Berlin: The Wall

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For doctors, lawyers, shopkeepers and professors, professional success is a state crime; last month the regime rejected 12,000 of 28,000 high school graduates applying for admission to universities. The reason: "bourgeois" family backgrounds. Virtually no one gets to college without having first worked in a factory or on a collective farm.

There is also the ever present aura of fear. As one refugee put it: "The police no longer drag people out of their houses in the middle of the night. But the agents are still everywhere. You sit in a movie house watching a film, and suddenly the lights go on and you wait while the Vopos walk down the aisle looking everyone over. You wonder who they are after. When they motion to someone to get up and go with them, you relax. But the next time it could be you ... I couldn't take that any more."

No More Planes. For all its troubles, East Germany today is the sixth largest industrial manufacturer in the world (after the U.S., Russia, West Germany, Great Britain, France). Yet the stern program announced three years ago to match West German per capita consumption by 1961 failed miserably, is no longer even mentioned. Largely at fault is the huge drain on the economy resulting from shipments of heavy industrial equipment to the rest of the Soviet bloc; East Germany is the machine shop for Russia (it produces one-half of the Soviet Union's total ma chine imports) and half a dozen other satellite nations. So great is the strain on the economy that Ulbricht's planners last March abruptly put East Germany's airplane industry out of business so that raw materials and labor could be used elsewhere.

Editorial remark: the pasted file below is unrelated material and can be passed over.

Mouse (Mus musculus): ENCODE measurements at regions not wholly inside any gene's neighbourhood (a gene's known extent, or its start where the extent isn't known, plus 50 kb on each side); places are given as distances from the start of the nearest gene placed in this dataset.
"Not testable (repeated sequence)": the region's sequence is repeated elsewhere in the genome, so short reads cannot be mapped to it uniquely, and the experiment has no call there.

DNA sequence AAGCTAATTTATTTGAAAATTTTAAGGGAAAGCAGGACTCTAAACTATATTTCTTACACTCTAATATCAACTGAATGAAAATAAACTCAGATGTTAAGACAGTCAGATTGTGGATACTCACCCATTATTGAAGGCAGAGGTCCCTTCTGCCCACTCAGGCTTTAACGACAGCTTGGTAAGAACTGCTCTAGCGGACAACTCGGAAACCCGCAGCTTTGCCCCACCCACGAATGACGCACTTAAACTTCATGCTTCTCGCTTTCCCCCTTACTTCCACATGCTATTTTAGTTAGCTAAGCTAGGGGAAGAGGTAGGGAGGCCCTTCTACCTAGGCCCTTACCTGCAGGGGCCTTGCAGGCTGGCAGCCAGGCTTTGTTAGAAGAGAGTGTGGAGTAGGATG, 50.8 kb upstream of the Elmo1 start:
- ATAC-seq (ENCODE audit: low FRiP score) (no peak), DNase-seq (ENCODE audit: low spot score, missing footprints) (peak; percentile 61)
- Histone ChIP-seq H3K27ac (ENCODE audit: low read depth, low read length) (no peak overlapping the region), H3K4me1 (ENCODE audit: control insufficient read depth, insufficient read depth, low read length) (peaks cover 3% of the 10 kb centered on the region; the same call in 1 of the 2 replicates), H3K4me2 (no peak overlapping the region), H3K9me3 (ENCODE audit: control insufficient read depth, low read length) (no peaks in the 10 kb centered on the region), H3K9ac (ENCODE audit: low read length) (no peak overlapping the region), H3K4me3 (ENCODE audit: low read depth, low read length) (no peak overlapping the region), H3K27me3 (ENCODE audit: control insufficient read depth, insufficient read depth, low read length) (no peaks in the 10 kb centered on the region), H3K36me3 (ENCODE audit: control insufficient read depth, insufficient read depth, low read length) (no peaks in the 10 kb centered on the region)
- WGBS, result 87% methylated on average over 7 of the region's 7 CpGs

Despite his age and occasional bouts of ill health (liver and gall bladder), Ulbricht runs his country with undiminished authority, working as many as 18 hours a day. barking rapid-fire orders in his high-pitched voice. There is only a bare pretense of democracy. Technically, Ulbricht's S.E.D. rules not alone, but with four other parties (including a sham offshoot of West Germany's Christian Democratic Party) in a National Front whose united list of candidates is presented to voters at each election with no other choices. After the election rituals, the S.E.D. always gains control of the Volkskammer (Peoples' Chamber), a rubber-stamp legislature that follows Ulbricht's every nod.-

Still Hope. Walter Ulbricht will never be happy until his troubled land is elevated from occupied status to become a full-fledged, sovereign nation. This Nikita Khrushchev has promised time and time again since 1958, as he has threatened to sign a peace treaty and let the German Democratic Republic take over its own affairs (including control of the West's presence in, and access to, Berlin). The current mood in Moscow is to give Ulbricht his treaty this fall. So far, virtually no important non-Communist nation has recognized the G.D.R. diplomatically, but Ulbricht is working feverishly for what he considers East Germany's due reward. "We are strong," he cries. "The world one day must deal with us."

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